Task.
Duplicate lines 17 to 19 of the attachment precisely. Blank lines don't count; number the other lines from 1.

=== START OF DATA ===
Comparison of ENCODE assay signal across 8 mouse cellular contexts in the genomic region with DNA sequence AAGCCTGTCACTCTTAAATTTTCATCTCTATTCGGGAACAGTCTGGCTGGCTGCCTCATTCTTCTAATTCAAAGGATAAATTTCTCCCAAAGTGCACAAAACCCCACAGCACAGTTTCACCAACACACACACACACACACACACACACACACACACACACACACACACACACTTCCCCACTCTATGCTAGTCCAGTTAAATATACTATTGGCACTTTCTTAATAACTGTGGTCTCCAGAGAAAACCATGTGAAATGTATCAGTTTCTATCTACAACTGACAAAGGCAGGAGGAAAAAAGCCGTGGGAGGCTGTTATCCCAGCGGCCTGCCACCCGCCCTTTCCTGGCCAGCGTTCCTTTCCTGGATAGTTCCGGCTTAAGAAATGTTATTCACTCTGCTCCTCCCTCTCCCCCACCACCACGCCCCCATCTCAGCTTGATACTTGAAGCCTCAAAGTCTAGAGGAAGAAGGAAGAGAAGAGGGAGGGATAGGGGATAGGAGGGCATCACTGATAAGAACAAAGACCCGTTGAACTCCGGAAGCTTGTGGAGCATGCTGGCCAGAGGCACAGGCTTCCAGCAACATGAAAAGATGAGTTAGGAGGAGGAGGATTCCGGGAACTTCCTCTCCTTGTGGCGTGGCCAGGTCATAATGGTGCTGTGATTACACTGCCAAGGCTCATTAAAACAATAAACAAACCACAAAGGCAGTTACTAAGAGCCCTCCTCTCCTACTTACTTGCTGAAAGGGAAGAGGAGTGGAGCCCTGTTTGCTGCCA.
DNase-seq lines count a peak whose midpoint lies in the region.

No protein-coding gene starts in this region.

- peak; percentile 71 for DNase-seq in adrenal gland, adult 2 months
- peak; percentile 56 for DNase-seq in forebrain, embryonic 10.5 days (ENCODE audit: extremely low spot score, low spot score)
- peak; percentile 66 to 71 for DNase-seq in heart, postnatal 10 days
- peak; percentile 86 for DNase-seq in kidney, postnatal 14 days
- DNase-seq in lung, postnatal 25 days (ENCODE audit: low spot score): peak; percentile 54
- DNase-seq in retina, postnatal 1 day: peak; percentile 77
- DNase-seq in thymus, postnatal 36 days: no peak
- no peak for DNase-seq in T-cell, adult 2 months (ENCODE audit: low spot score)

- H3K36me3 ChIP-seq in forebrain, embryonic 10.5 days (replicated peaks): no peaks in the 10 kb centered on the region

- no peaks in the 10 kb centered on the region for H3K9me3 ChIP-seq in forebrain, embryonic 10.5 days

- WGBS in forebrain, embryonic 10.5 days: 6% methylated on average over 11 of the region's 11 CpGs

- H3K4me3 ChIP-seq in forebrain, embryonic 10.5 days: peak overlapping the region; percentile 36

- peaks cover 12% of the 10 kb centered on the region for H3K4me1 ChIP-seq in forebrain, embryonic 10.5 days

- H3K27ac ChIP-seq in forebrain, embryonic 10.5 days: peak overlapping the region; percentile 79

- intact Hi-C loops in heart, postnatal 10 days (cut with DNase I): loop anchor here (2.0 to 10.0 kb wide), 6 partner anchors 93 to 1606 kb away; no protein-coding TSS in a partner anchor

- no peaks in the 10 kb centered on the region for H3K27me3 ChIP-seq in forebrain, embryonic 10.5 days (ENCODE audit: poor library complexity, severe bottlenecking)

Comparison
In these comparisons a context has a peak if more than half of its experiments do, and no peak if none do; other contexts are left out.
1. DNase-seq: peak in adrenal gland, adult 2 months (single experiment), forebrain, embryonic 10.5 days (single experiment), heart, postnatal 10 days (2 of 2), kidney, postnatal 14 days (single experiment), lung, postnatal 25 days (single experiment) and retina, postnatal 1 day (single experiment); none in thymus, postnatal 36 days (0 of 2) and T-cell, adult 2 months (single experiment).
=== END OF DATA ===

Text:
- H3K27ac ChIP-seq in forebrain, embryonic 10.5 days: peak overlapping the region; percentile 79

- intact Hi-C loops in heart, postnatal 10 days (cut with DNase I): loop anchor here (2.0 to 10.0 kb wide), 6 partner anchors 93 to 1606 kb away; no protein-coding TSS in a partner anchor

- no peaks in the 10 kb centered on the region for H3K27me3 ChIP-seq in forebrain, embryonic 10.5 days (ENCODE audit: poor library complexity, severe bottlenecking)